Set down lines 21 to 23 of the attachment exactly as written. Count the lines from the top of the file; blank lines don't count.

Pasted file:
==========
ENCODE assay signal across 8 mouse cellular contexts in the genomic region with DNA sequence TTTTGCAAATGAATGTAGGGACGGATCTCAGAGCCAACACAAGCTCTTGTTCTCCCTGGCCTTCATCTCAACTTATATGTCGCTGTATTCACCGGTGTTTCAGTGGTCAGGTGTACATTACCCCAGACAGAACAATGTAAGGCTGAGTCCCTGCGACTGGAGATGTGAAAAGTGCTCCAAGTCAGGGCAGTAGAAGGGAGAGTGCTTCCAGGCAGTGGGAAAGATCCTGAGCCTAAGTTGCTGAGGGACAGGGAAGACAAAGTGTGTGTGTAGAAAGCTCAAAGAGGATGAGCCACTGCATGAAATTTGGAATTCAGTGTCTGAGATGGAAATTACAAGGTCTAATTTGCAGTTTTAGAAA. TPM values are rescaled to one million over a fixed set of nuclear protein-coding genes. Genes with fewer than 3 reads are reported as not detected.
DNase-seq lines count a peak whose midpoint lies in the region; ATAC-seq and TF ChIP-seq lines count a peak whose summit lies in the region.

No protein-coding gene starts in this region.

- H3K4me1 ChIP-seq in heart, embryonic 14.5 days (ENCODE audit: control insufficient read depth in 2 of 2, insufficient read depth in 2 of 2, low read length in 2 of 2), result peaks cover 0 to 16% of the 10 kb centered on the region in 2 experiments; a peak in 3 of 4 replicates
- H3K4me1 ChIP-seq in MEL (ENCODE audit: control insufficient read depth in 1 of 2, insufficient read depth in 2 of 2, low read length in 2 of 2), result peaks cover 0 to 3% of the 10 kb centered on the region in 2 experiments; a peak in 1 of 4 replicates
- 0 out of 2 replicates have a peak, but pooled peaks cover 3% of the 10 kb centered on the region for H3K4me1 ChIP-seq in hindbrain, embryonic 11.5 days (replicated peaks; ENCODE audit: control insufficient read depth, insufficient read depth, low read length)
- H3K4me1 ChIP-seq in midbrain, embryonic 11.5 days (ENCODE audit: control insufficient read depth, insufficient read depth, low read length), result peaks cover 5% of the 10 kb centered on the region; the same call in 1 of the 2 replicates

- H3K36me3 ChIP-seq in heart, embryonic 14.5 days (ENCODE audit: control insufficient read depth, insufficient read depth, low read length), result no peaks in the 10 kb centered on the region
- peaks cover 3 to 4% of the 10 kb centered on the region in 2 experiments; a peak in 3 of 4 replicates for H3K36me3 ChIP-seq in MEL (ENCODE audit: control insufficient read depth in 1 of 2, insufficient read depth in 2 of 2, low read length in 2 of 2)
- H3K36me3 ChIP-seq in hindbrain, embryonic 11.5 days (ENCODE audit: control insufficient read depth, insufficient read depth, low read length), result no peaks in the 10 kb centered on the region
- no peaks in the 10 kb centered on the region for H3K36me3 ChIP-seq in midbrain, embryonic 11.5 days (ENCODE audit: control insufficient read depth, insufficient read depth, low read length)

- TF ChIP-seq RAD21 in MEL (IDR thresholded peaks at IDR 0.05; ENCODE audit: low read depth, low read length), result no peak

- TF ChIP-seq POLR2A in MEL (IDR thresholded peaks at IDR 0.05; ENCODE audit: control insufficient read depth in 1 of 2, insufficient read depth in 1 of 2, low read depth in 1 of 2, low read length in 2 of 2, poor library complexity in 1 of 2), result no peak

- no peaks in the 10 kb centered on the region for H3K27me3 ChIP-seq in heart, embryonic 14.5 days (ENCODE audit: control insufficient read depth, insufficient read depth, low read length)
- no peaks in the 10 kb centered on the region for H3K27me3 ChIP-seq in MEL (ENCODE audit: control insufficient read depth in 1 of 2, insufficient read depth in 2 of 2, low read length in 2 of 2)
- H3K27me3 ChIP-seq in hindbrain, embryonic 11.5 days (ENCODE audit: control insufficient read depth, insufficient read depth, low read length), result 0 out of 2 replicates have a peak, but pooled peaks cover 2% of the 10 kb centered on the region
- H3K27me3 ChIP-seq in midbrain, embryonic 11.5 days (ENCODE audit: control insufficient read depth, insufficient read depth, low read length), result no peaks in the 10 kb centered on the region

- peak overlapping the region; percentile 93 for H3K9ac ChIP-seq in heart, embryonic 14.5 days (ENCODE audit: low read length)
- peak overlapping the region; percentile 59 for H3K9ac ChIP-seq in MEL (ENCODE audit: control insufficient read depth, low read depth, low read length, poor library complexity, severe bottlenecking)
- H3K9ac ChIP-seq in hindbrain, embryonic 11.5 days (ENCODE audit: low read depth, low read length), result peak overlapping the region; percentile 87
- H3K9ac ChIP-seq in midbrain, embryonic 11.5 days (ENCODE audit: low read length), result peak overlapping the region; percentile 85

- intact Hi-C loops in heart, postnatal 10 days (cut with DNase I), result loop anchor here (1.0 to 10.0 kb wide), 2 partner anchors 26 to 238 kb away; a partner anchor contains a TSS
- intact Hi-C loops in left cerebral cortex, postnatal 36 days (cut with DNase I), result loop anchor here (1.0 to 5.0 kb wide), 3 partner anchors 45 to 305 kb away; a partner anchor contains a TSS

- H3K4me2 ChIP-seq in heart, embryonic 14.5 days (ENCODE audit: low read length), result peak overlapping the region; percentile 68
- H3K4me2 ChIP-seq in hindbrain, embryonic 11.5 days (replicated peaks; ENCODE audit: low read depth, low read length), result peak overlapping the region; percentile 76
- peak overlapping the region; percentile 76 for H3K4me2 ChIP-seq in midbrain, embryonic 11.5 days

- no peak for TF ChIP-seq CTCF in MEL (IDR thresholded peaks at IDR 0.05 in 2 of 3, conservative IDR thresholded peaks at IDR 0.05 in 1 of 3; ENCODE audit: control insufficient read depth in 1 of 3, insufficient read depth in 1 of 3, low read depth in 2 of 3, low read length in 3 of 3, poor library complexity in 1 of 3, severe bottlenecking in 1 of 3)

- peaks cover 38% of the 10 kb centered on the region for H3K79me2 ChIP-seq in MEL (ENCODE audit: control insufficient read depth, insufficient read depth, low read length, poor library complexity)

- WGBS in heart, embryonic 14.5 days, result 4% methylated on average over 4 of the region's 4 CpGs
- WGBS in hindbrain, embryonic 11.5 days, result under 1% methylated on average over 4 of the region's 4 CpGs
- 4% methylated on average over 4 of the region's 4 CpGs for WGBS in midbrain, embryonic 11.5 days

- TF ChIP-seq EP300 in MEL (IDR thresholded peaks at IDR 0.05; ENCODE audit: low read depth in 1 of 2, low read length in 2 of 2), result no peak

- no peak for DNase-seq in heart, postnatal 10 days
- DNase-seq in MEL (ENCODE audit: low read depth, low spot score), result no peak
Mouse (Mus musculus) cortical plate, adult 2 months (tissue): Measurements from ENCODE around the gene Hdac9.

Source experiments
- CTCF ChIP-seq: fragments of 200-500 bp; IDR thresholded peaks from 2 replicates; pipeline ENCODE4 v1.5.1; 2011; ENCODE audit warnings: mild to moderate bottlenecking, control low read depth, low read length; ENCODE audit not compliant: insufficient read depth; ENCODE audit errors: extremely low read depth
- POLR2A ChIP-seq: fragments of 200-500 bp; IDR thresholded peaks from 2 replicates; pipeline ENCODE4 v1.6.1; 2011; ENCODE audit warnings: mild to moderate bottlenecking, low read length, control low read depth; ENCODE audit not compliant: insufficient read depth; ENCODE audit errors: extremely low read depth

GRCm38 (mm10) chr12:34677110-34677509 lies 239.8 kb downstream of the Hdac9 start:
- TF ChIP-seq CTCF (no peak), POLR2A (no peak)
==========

- H3K9ac ChIP-seq in midbrain, embryonic 11.5 days (ENCODE audit: low read length), result peak overlapping the region; percentile 85

- intact Hi-C loops in heart, postnatal 10 days (cut with DNase I), result loop anchor here (1.0 to 10.0 kb wide), 2 partner anchors 26 to 238 kb away; a partner anchor contains a TSS
- intact Hi-C loops in left cerebral cortex, postnatal 36 days (cut with DNase I), result loop anchor here (1.0 to 5.0 kb wide), 3 partner anchors 45 to 305 kb away; a partner anchor contains a TSS